A New Old Thing:
(Bucket cannot have acls set with object ownership’s bucket owner enforced setting)
Amazon has announced support for S3 buckets without access control lists (ACLs), using the new “Bucket Owner Enforced“ setting for S3 Object Ownership. This setting removes the complexity of object ownership and ACLs on S3 buckets, dramatically simplifying permissions management for S3 buckets. But, although this is new for Amazon S3, this is not a new concept for Cloud Storage vendors. Google Cloud Storage has had their Uniform bucket-level access feature since late 2019. Azure Data Lake Storage Gen2 also supports role-based access control (RBAC).
What does this new S3 setting mean for users?
Simplified Permissions Management
With the new setting for Amazon S3 buckets (and, indeed, for all the other storage vendors that support similar options), the goal is simplification. When the “Bucket Owner Enforced” option is set for an S3 bucket, all objects put into that bucket immediately become owned by the bucket owner. As we had mentioned in a previous post, there are some peculiarities around S3 buckets that had been cause for concern. For example, uploading any object to an S3 bucket using an account different than the bucket owners would put that file into the destination bucket, but it will still be owned by the uploading party. The bucket owner could not even access the data in that bucket, unless the uploading party remembered to send along a header (metadata) that informed the receiving bucket to grant the bucket owner full control of the uploaded file. Thus, it was up to the sending party to make the conscious effort to mark an uploaded file as owned by the bucket owner, otherwise the file would be inaccessible to the recipient. (Luckily, Diplomat MFT supports this option with a simple checkbox.)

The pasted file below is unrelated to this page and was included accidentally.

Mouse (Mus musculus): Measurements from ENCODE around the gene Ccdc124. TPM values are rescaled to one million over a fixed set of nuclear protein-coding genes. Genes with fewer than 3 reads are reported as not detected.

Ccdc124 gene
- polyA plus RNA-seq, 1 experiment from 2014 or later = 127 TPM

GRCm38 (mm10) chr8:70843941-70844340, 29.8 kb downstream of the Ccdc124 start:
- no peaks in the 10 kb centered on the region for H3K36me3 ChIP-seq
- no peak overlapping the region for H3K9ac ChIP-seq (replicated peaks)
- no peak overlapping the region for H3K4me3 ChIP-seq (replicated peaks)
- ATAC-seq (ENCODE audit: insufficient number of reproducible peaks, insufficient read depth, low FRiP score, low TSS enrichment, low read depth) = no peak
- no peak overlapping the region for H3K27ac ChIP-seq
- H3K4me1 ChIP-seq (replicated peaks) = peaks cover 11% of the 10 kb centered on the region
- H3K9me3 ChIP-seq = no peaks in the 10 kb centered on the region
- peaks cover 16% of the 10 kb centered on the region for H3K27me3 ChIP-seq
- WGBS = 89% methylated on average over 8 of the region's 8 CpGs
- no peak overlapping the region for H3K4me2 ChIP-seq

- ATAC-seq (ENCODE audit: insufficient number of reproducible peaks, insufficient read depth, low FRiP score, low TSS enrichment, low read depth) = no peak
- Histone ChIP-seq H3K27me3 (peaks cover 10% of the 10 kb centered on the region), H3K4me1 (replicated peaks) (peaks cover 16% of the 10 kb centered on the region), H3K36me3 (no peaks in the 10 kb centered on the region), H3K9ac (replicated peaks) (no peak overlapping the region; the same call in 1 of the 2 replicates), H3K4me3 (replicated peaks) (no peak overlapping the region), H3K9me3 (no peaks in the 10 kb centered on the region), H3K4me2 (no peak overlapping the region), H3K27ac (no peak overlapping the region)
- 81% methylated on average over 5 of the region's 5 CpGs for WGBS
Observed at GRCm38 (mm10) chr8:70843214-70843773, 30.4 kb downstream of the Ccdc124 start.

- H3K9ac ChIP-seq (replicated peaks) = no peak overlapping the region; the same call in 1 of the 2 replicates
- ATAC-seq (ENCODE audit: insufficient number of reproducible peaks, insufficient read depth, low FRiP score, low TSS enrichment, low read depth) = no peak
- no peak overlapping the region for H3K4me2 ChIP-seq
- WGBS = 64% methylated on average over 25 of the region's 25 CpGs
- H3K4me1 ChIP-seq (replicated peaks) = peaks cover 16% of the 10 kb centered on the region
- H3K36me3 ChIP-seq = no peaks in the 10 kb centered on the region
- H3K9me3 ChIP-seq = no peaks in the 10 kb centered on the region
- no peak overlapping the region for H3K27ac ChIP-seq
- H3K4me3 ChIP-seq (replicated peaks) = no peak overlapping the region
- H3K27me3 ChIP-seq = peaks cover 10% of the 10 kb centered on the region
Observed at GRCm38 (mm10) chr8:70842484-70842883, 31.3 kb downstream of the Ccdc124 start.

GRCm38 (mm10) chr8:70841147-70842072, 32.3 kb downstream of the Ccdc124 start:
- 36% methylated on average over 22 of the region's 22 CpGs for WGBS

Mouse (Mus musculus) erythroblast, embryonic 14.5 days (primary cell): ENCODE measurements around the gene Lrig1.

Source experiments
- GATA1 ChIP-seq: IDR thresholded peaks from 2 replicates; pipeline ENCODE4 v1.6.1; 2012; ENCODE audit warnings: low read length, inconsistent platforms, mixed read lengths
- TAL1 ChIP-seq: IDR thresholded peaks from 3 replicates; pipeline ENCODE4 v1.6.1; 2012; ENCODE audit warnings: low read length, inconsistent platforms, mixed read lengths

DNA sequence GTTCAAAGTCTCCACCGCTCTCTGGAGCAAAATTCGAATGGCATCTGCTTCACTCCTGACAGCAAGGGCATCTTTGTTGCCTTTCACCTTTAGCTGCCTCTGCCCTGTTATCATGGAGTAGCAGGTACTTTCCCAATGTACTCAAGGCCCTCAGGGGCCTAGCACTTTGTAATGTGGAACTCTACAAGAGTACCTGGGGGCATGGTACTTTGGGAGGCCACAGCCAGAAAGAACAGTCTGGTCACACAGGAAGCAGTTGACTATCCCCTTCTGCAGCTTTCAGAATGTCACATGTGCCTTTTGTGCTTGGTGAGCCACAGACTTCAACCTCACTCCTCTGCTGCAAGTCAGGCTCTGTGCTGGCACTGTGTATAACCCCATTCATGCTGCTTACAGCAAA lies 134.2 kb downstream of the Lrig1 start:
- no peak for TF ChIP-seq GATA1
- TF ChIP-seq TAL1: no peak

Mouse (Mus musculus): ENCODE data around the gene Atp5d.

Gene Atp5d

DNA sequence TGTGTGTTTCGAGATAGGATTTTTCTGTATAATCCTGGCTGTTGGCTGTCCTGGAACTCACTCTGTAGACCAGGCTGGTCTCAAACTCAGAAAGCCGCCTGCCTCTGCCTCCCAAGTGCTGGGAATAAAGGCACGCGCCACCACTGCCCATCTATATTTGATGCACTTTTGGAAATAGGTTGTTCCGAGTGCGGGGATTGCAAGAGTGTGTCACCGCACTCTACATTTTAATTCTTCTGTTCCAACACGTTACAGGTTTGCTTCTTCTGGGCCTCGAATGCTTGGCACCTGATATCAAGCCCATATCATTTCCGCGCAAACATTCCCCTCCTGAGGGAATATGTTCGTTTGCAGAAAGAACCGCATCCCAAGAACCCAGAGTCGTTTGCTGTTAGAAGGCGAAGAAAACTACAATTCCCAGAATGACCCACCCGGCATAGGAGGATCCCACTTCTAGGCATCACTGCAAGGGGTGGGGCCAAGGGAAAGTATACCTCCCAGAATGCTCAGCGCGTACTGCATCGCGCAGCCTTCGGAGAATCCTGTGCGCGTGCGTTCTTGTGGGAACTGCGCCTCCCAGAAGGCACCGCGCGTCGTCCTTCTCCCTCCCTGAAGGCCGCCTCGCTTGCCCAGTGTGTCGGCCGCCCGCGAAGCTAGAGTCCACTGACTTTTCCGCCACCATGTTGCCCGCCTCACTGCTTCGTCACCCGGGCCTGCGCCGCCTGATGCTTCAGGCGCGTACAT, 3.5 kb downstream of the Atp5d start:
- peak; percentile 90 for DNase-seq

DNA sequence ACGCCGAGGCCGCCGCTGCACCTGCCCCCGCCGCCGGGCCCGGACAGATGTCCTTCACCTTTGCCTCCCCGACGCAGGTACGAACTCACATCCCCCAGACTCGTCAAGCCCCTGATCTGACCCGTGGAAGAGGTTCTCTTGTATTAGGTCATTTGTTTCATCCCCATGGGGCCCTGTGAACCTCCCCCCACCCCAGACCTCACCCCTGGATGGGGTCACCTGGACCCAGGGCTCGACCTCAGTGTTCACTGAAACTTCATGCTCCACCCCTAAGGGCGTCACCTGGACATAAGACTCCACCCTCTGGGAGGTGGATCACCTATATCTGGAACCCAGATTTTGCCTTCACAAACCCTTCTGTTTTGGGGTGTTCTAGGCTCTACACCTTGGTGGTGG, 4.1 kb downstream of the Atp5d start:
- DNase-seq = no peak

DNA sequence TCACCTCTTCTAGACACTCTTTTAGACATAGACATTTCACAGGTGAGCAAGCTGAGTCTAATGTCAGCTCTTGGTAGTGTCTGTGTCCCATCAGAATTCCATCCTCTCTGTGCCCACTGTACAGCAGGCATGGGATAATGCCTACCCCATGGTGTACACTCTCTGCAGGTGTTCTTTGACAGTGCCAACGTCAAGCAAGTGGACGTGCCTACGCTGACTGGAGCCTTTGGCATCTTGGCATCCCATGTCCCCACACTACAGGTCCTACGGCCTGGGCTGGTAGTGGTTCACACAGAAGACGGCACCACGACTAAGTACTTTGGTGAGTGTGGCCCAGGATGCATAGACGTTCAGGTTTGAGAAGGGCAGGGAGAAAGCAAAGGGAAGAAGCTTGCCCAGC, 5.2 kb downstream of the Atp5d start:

With “Bucket Owner Enforced” turned on for a bucket, there is no need to bother with ACLs again. No more granular policy writing, or updating permissions with each new user account, access request, change in data locations, and so on. The entire bucket has (as Google Cloud so aptly puts it) a uniform access across all objects in the bucket, both now and in the future. All access is controlled through simple role based policies, making ACL management headaches a thing of the past.
Amazon S3 also provides a great policy validation tool on S3 buckets. A bucket owner can use the S3 tooling ecosystem to run over 100 actionable policy checks on a bucket. This tool provides a simple and intuitive way to double check that your S3 buckets are set up to be as secure for your business requirements.
This is important, too, when you are sending data to someone else’s bucket. Even if your own company’s S3 buckets are policy checked and super safe, when you transfer data to another account’s bucket, you need to be sure that you are not accidentally sending to an untrusted party. Since S3 buckets are based upon domain names, you are just one typo away from sending to the wrong bucket. Or perhaps you are sending to a bucket name that has since been renamed by your trading partner, and now you are using the old bucket name and sending your sensitive data to the wrong location. We see this in the wild quite a bit, which is why Diplomat MFT supports the “bucket owner condition“ feature for S3 transfers. When defining a job in Diplomat MFT to move files to an S3 bucket, you can easily specify the account number to which you are intending to send files. If the destination bucket is owned by any other account, the transaction is aborted. With Diplomat MFT’s notification system using e-mail, Slack, or MS Teams, you can easily learn when this error occurs.